Automate proposals in industrial sector
We want to make some reflections on how to automate proposals during the sales process and the benefits that we get, especially in the case of industrial companies. Many of the companies still have a very manual sales process with a lot of improvement margin. What we want is to automate the repetitive tasks of the proposal process with the following objectives:
- Reduce the resources needed for the preparation of bids, in terms of time and personnel. If we achieve this we will have more resources for other tasks related to the client, or just to be able to make more offers with the same resources.
- Reduce errors, especially in relation to cost estimation.
- Improve the presentation of the offer. We want to show our interest in obtaining the order.
- Prepare a cash-flow calculation of the project that is as close as possible to reality.
- Document the offer well, for future reviews or for similar cases.
In summary, what we are looking for is to professionalize the proposal process as a whole. This type of automation is also part of the process of digital transformation in which we are all immersed.
In the industrial sector the use of MS-Office tools is very usual, especially Excel and Word. We have our own spreadsheets, better or worse made, that we are re-using from one offer to another. Many of the large multinational companies that sell components have corporate programs to offer material references.
But when we talk about offers where there are also services, that is, hours of design, engineering, programming or commissioning, is when it is more important to professionalize the process. Usually, as the weight of services rises, risks also increase, and it is when automating some of the phases of the proposal process is more worthwhile.
Phases of the generation process of the bid
What phases of the proposal process can be automated? Which ones are worthwhile? In general, we can say that almost all of them can be automated, although the benefits of doing so are not the same in all phases.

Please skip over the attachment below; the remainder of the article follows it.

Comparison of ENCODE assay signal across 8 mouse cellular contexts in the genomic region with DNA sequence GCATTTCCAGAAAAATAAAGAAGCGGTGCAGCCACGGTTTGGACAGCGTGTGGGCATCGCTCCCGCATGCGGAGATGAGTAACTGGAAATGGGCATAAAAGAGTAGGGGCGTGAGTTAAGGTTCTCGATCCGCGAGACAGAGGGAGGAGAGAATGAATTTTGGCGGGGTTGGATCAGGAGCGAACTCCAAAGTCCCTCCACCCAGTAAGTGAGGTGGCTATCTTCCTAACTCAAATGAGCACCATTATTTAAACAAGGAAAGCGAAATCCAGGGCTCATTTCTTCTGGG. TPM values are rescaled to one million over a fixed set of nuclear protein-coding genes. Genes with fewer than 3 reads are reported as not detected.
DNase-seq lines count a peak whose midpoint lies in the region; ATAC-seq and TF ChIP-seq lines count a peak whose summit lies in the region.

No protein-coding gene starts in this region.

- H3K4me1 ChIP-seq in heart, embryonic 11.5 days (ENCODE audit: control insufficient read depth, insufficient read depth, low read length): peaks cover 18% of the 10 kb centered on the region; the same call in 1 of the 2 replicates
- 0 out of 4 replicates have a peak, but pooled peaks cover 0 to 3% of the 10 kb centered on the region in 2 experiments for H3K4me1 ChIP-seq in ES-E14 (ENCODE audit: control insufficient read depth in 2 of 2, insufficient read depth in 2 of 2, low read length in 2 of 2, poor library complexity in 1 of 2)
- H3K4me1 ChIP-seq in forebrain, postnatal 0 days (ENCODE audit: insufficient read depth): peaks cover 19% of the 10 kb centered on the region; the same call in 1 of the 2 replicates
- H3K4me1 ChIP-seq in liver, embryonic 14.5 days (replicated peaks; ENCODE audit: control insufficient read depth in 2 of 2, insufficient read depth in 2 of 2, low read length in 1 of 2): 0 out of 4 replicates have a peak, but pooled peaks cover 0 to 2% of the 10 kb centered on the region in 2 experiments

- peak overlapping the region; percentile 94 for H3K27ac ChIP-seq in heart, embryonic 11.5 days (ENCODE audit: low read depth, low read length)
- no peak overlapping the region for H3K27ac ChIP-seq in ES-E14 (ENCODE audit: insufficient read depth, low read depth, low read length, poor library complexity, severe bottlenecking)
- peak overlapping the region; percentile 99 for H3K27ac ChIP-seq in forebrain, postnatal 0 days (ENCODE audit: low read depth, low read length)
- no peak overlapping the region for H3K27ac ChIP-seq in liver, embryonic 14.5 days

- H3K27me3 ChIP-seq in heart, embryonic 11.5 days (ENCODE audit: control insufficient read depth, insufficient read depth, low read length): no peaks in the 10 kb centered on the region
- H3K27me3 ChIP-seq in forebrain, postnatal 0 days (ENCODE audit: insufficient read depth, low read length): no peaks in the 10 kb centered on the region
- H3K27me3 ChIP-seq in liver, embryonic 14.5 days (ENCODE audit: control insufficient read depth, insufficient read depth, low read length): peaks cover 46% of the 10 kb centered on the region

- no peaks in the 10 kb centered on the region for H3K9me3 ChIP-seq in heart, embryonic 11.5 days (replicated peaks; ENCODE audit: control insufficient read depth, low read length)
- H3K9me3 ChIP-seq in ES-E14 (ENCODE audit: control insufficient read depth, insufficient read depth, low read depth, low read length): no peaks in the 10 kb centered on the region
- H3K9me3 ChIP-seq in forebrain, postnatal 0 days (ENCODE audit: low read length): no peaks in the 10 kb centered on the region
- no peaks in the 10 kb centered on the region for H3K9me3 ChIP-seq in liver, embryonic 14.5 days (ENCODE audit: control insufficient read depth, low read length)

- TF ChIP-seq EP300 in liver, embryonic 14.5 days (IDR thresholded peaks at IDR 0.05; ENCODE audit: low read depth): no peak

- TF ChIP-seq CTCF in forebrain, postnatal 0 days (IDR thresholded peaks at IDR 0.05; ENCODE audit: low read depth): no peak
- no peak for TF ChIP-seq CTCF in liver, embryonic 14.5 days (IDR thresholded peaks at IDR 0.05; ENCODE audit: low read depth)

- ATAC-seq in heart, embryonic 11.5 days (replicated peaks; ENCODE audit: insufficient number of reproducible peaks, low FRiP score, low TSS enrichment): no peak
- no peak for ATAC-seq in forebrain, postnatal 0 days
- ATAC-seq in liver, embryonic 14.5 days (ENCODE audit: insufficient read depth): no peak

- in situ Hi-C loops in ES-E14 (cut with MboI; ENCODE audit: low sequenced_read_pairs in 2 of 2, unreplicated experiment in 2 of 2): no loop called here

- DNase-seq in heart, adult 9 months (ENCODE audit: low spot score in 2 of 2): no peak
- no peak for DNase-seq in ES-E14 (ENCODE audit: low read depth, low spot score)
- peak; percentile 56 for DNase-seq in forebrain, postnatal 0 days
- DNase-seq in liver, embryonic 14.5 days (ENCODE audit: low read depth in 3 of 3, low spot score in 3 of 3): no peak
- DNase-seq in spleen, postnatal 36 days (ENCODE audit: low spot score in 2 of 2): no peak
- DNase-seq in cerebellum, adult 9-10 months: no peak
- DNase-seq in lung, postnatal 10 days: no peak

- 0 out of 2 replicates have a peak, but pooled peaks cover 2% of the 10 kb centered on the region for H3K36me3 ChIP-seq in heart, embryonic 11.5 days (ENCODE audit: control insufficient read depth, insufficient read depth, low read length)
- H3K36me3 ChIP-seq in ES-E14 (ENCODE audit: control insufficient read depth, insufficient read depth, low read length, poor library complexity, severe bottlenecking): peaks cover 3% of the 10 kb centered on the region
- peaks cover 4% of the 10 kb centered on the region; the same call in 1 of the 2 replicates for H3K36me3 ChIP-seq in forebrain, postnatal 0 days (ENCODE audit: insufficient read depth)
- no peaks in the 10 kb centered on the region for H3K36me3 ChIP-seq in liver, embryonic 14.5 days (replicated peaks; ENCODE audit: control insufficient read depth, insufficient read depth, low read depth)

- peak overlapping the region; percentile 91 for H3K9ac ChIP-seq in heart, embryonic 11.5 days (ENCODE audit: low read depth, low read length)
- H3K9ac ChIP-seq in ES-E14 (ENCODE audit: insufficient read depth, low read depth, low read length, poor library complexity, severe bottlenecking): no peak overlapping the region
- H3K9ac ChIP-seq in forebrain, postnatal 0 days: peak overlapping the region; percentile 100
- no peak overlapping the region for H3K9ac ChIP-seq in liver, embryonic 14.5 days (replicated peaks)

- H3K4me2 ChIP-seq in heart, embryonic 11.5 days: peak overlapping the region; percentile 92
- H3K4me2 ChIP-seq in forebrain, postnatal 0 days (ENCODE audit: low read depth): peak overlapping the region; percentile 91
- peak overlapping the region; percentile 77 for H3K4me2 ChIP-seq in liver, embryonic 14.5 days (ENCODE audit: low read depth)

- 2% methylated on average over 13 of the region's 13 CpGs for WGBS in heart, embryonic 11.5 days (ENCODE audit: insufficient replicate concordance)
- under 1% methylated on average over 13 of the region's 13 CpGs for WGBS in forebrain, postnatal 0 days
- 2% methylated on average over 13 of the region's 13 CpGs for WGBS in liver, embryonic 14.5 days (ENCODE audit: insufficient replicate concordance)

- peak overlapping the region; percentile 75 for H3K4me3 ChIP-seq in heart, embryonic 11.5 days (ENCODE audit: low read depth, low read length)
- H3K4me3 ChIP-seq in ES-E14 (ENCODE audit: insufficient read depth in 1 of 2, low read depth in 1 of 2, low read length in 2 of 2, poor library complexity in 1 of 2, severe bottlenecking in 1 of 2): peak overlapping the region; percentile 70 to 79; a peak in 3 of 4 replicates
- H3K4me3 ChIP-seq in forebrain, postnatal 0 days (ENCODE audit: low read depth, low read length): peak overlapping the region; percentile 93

The stages of the process can be simplified according to the following:
- Reading and analysis of the documents of the offer, such as technical specifications, commercial conditions, guarantees and penalties, the required delivery period, etc.
- “Bid / No bid” Decision. It is best to have some internal procedure that allows us to make a quick evaluation of the client/project attractiveness, the probability of success and the risks.
- Phase of design and pre-engineering. Depending on the case (budgetary or firm offer) we will have to perform some design tasks to calculate the costs with the smallest possible error.
There are hardware manufacturers that have “configurators” for their clients that facilitate a lot some of the tasks (the control architectures configurators of Siemens or Rockwell Automation are good examples of this).
- Estimation of material costs and man-hours. Main costs should be updated, even if we have similar prices from past projects. The estimation of hours, always a difficult task, should consider the actual data of used hours by profile of some similar recent project.
- Preparation of technical documents, such as lists of materials and services, lists of recommended spare parts, data sheets of instruments and equipment, dimensional drawings, etc.